Inside the box were three things that symbolized the problem God had with the Israelites. There was a jar of manna. This was the food that God supernaturally provided for the Israelites during their 40 years in the wilderness (story in Exodus). This was the same food that the Israelites complained about—so it symbolized their ungrateful rejection of God’s provision. There was also Aaron’s walking stick. This stick represented God’s leadership through Moses and Aaron. Over and over again the Israelites rebelled against their leadership—so that God had to vindicate that Moses and Aaron were his chosen leaders by supernaturally causing his staff to bud (Numbers 17). So this staff symbolized their rebellion against God’s leadership. Finally, there were the 10 Commandments (Exodus 19-24)—the two stone tablets that summarized God’s law. Even as Moses brought these tablets down from Mt. Sinai, the Israelites were having an idolatrous orgy. Moses furiously threw them down and smashed them—so God made another copy and told him to put them in the Ark of the Covenant. They symbolized their disobedience to God’s law. This is not a pretty picture—and God has the same problems with us! What do we find in the meeting room with God? A record of why we deserve to be condemned by Him!
*Ultimately, the problem, discussed above, is sin.*
BUT there is good news to come so I encourage you to continue reading :)
Refer to Hebrews 9:1-4. “Now the first covenant had regulations for worship and also an earthly sanctuary. A Tabernacle was set up. In its first room were the lamp stand, the table and the consecrated bread; this was called the Holy Place. Behind the second curtain was a room called the Most Holy Place, which had the golden altar of incense and the gold-covered Ark of the Covenant. This Ark contained the gold jar of manna, Aaron's staff that had budded, and the stone tablets of the covenant.”
On top of the ark stood two statues of cherubim—angelic beings who are associated with banishment from God’s presence (Genesis 3:24). The cherubim’s faces were directed downward, into the contents of the Ark. It’s like they are saying: “Look at what these people have done! God definitely has a problem with these people. God has to judge all this!” And that’s the point. Yes, God loves us. Yes, God desires to have personal closeness with us. But He can’t—because we have violated His righteous character in many ways—and the penalty for this is death. (THE GOOD NEWS IS STILL TO COME…)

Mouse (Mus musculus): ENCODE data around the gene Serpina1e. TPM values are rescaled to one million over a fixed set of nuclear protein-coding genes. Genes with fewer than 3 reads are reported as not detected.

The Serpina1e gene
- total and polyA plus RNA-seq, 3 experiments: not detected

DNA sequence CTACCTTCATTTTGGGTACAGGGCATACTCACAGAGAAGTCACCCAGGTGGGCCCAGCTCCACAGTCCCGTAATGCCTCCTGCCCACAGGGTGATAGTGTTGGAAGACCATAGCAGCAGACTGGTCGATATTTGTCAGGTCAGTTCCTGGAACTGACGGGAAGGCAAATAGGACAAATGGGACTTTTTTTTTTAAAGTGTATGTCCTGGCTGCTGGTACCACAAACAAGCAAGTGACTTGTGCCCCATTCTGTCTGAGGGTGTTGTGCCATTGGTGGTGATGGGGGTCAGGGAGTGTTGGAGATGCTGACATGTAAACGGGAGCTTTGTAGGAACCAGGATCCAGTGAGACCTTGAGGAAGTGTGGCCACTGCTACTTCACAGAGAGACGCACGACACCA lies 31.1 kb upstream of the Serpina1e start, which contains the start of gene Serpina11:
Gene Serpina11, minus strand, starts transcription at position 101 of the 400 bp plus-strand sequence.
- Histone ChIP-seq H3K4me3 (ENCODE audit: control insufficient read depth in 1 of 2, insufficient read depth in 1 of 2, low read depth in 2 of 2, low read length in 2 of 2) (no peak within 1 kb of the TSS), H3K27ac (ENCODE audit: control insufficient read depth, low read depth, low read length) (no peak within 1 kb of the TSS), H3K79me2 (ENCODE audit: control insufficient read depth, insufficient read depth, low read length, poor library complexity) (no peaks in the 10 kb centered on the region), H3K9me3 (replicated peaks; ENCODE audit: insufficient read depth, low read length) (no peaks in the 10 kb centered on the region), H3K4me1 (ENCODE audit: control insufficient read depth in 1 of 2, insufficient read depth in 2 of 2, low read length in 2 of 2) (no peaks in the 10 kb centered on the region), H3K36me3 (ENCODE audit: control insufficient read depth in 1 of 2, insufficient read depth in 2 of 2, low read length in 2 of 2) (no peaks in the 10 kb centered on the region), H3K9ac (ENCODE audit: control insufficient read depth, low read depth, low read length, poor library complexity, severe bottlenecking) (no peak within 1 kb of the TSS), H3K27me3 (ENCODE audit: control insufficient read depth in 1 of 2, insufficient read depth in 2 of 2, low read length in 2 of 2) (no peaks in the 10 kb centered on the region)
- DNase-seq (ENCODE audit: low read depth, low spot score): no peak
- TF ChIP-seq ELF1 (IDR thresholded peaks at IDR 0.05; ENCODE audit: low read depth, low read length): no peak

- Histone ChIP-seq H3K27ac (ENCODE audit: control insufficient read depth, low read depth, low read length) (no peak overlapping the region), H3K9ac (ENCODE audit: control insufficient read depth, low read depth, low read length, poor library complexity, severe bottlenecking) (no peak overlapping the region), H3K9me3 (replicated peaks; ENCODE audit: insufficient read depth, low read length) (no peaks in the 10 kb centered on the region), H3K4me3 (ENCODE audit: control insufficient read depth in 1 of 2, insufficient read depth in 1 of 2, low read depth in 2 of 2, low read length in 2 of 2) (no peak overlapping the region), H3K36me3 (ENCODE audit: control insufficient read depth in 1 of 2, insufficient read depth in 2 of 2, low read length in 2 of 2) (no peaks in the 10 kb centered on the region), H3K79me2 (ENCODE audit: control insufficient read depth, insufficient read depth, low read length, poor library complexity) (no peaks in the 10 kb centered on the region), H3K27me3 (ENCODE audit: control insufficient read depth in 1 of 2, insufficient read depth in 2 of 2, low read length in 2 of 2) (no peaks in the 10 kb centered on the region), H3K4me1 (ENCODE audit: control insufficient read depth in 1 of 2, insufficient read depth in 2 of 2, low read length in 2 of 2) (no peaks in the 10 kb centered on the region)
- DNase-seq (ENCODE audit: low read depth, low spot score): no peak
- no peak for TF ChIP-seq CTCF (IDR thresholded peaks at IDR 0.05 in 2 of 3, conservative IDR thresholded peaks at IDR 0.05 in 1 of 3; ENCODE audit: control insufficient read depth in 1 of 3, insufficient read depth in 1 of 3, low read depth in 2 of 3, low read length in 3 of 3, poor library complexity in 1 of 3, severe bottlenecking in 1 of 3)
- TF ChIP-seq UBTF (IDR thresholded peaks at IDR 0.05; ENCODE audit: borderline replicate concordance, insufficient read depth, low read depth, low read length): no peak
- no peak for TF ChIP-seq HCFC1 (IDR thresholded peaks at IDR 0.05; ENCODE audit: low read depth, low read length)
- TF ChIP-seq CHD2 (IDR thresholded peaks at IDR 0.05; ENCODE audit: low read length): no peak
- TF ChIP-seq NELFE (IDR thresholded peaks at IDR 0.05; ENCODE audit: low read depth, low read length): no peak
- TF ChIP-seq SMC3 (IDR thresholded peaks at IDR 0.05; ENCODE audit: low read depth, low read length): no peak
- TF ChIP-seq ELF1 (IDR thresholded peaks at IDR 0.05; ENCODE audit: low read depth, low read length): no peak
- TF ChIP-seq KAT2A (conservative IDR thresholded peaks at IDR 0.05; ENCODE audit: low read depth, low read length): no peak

If this was all there was in the Holy of Holies, this would be a very depressing message. But there was something else—something called the “mercy seat.” It was the lid over top of the ark—and what happened on this lid symbolized God’s solution to our problem with Him. Because God is holy, God must judge our sin with death. But because God is loving, He provided a way to judge our sin without judging us. He provided a substitute who was killed in our place. Once a year, the high priest (the only one allowed in the Holy of Holies) selected a goat without any physical defect. After symbolically transferring the nation’s guilt for that year on to the goat by laying his hands on the goat’s head, the goat was slain and its blood (demonstrating His death) was carried in by the high priest into the Holy of Holies and poured out onto the mercy seat. The blood covered the lid so that the cherubim now “see” the death rather than the sins. The sins have been covered by the substitute’s death. After pouring out this blood, the high priest came back out and laid his hands on another defect-free goat. Then he sent the goat off into the wilderness. Symbolically, then, God’s judgment for their sins was “sent off” because of the death of the first goat.